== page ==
ACLU-DE Demands Documents Regarding Trump Muslim Ban

ACLU of Delaware Files Lawsuit Demanding Documents on Implementation of Trump Muslim Ban

FOR IMMEDIATE RELEASE
April 12, 2017

17634545_10209458964779490_8643982977343081149_nToday’s action is part of a total of 13 FOIA lawsuits filed by ACLU affiliates across the country. The ACLU of Delaware lawsuit is seeking records from U.S. Customs and Border Protection’s Baltimore, Maryland office.  In particular, the lawsuit seeks records related to CBP’s implementation of President Trump’s Muslim bans at Washington-Dulles International Airport, Baltimore Washington International Airport, Philadelphia International Airport, Pittsburgh International Airport as well as the sea ports of entry in Washington-Dulles, Baltimore, Philadelphia, Pittsburg and Wilmington, Delaware.

The ACLU first sought this information through FOIA requests submitted to CBP on February 2. Since the government has failed to substantively respond, the ACLU is now suing.

“The Muslim travel ban generated fear and confusion here in Delaware, as well as massive public outcry in support of Muslims, refugees and other immigrants,” said Kathleen MacRae, Executive Director of the ACLU of Delaware. “It is vital that the federal government provide us with detailed information about how officials are implementing the ban. Only transparency will ensure that constitutional standards are met.”

“CBP has a long history of ignoring its obligations under the federal Freedom of Information Act — a law that was enacted to ensure that Americans have timely access to information of pressing public concern. The public has a right to know how federal immigration officials have handled the implementation of the Muslim bans, especially after multiple federal courts have blocked various aspects of these executive orders,” said Mitra Ebadolahi, Border Litigation Project Staff Attorney with the ACLU of San Diego and Imperial Counties.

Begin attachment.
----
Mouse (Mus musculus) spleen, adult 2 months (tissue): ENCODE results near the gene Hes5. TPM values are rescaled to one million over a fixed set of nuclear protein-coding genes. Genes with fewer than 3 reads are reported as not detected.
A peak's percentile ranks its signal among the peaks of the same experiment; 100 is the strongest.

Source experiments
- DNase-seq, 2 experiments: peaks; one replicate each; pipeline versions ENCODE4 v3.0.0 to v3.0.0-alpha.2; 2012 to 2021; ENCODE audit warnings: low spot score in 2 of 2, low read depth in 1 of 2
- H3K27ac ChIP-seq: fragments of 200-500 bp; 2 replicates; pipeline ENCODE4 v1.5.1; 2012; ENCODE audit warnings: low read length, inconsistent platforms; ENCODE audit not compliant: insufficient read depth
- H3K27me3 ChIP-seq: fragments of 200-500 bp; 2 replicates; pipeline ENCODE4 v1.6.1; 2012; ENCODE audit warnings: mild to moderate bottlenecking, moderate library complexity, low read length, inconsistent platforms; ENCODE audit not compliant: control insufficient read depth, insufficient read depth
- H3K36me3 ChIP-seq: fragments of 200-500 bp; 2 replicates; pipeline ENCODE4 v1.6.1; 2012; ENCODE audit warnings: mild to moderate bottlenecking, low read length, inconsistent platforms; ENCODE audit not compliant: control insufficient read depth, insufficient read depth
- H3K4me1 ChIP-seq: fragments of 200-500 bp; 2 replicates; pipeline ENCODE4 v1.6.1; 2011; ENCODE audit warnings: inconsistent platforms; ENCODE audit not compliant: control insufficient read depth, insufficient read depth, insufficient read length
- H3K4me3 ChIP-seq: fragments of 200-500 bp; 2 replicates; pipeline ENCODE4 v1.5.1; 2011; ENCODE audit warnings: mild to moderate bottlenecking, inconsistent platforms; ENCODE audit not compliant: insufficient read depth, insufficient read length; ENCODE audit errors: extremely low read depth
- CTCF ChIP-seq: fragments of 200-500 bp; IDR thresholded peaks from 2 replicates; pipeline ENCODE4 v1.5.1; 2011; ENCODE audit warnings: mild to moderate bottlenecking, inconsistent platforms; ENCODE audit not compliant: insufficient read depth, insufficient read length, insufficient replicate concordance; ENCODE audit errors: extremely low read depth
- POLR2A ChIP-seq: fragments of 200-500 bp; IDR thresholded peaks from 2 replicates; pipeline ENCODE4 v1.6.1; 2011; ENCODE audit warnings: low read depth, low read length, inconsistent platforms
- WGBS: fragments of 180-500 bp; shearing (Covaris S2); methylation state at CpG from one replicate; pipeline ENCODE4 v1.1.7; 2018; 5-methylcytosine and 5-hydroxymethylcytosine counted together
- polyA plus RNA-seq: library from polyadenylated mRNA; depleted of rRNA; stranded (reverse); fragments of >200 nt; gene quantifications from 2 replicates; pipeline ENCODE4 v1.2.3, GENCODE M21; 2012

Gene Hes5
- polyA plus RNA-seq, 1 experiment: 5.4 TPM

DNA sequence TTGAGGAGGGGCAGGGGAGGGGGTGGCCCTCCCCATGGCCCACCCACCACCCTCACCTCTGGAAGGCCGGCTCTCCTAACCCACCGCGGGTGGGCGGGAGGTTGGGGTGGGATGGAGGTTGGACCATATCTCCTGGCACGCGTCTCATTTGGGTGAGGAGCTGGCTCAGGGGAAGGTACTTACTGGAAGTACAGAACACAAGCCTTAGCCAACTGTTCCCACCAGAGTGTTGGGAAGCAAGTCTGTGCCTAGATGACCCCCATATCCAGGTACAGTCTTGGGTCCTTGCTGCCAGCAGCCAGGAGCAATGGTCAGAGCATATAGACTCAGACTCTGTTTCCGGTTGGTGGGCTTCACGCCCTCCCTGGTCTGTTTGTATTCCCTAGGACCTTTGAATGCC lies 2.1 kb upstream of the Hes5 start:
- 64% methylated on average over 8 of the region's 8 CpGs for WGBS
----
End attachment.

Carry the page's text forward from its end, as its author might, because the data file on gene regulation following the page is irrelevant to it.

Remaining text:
Each lawsuit seeks unique and local information regarding how CBP implemented the executive orders at specific airports and ports of entry in the midst of rapidly developing and sometimes conflicting government guidance.

The coordinated lawsuits seek information from the following local CBP offices:

  • Atlanta
  • Baltimore
  • Boston
  • Chicago
  • Detroit
  • Houston
  • Los Angeles
  • Miami
  • Portland
  • San Diego
  • San Francisco
  • Seattle
  • Tampa
  • Tucson

The local FOIA lawsuit can be found split into two parts: first part is here, second part is here.
All of the affiliate FOIA lawsuits will be available here.
The ACLU national release is here.
The release on the original FOIA requests is here.
More background on CBP’s FOIA practices is here.
ACLU-DE’s original FOIA request from February 2 is here.

 

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